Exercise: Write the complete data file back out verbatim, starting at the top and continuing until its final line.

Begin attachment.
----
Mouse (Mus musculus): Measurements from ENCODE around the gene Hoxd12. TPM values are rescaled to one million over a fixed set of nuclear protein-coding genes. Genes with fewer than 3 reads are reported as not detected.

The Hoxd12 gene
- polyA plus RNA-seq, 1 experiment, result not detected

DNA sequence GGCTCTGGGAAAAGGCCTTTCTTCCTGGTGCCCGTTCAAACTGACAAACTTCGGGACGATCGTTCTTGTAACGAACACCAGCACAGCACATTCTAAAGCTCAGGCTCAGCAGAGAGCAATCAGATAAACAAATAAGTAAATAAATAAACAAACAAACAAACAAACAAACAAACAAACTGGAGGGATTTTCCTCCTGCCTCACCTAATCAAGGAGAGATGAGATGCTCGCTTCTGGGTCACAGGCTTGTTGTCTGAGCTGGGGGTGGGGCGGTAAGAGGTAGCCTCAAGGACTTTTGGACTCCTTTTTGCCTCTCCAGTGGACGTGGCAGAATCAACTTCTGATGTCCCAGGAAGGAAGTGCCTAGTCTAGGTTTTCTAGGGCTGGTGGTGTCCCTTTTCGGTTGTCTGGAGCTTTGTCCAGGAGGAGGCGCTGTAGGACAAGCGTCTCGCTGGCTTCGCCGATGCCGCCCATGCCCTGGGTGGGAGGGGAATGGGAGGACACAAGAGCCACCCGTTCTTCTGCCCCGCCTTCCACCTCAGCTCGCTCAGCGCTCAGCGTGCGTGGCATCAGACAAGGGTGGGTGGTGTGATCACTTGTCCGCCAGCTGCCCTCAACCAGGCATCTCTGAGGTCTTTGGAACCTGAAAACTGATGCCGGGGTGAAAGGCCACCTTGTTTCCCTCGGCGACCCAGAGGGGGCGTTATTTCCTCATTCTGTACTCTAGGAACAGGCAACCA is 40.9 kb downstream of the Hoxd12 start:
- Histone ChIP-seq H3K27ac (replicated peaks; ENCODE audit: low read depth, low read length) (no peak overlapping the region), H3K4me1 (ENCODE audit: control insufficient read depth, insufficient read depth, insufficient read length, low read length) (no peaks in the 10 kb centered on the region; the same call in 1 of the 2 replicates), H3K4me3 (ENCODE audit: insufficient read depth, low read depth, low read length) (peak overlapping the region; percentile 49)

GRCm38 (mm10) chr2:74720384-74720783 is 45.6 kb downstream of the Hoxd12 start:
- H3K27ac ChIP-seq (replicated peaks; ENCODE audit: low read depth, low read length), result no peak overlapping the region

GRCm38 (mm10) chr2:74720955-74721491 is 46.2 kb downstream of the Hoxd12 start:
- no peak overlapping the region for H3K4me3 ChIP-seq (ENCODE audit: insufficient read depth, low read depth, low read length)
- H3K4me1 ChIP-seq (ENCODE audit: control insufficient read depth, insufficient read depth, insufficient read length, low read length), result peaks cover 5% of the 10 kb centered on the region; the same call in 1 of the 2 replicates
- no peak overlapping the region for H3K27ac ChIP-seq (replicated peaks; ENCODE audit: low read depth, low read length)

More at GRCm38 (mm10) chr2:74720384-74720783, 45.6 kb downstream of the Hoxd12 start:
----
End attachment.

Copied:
Mouse (Mus musculus): Measurements from ENCODE around the gene Hoxd12. TPM values are rescaled to one million over a fixed set of nuclear protein-coding genes. Genes with fewer than 3 reads are reported as not detected.

The Hoxd12 gene
- polyA plus RNA-seq, 1 experiment, result not detected

DNA sequence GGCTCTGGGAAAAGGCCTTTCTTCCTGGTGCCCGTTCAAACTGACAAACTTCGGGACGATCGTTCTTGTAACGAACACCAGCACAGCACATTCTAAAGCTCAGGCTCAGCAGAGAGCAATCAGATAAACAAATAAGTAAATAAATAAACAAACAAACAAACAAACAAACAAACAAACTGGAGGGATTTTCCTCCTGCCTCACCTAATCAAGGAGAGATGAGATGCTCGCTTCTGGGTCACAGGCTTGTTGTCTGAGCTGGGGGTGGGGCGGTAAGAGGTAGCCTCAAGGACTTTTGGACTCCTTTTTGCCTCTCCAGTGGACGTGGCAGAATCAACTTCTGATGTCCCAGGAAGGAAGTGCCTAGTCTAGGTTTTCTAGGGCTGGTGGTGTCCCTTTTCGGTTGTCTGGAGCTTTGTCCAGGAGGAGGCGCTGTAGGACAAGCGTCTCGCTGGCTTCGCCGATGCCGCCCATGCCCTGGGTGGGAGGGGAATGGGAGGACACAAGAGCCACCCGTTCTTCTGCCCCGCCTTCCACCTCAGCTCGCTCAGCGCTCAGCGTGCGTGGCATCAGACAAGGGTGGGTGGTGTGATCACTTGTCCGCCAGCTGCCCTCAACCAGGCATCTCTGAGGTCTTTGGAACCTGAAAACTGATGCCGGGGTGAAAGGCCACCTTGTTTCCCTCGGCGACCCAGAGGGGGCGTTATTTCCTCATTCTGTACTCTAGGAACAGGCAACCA is 40.9 kb downstream of the Hoxd12 start:
- Histone ChIP-seq H3K27ac (replicated peaks; ENCODE audit: low read depth, low read length) (no peak overlapping the region), H3K4me1 (ENCODE audit: control insufficient read depth, insufficient read depth, insufficient read length, low read length) (no peaks in the 10 kb centered on the region; the same call in 1 of the 2 replicates), H3K4me3 (ENCODE audit: insufficient read depth, low read depth, low read length) (peak overlapping the region; percentile 49)

GRCm38 (mm10) chr2:74720384-74720783 is 45.6 kb downstream of the Hoxd12 start:
- H3K27ac ChIP-seq (replicated peaks; ENCODE audit: low read depth, low read length), result no peak overlapping the region

GRCm38 (mm10) chr2:74720955-74721491 is 46.2 kb downstream of the Hoxd12 start:
- no peak overlapping the region for H3K4me3 ChIP-seq (ENCODE audit: insufficient read depth, low read depth, low read length)
- H3K4me1 ChIP-seq (ENCODE audit: control insufficient read depth, insufficient read depth, insufficient read length, low read length), result peaks cover 5% of the 10 kb centered on the region; the same call in 1 of the 2 replicates
- no peak overlapping the region for H3K27ac ChIP-seq (replicated peaks; ENCODE audit: low read depth, low read length)

More at GRCm38 (mm10) chr2:74720384-74720783, 45.6 kb downstream of the Hoxd12 start: